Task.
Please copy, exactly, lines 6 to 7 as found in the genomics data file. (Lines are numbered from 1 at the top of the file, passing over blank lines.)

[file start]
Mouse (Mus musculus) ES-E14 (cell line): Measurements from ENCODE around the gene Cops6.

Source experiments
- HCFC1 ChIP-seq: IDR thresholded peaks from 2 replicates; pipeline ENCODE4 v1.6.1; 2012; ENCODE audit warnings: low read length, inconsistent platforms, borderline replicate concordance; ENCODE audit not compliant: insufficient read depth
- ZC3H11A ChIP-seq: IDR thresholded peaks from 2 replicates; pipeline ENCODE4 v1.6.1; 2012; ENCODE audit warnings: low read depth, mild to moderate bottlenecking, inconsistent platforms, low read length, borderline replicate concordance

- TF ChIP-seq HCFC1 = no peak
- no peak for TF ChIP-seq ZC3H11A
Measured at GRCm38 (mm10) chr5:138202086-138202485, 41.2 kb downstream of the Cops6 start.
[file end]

- no peak for TF ChIP-seq ZC3H11A
Measured at GRCm38 (mm10) chr5:138202086-138202485, 41.2 kb downstream of the Cops6 start.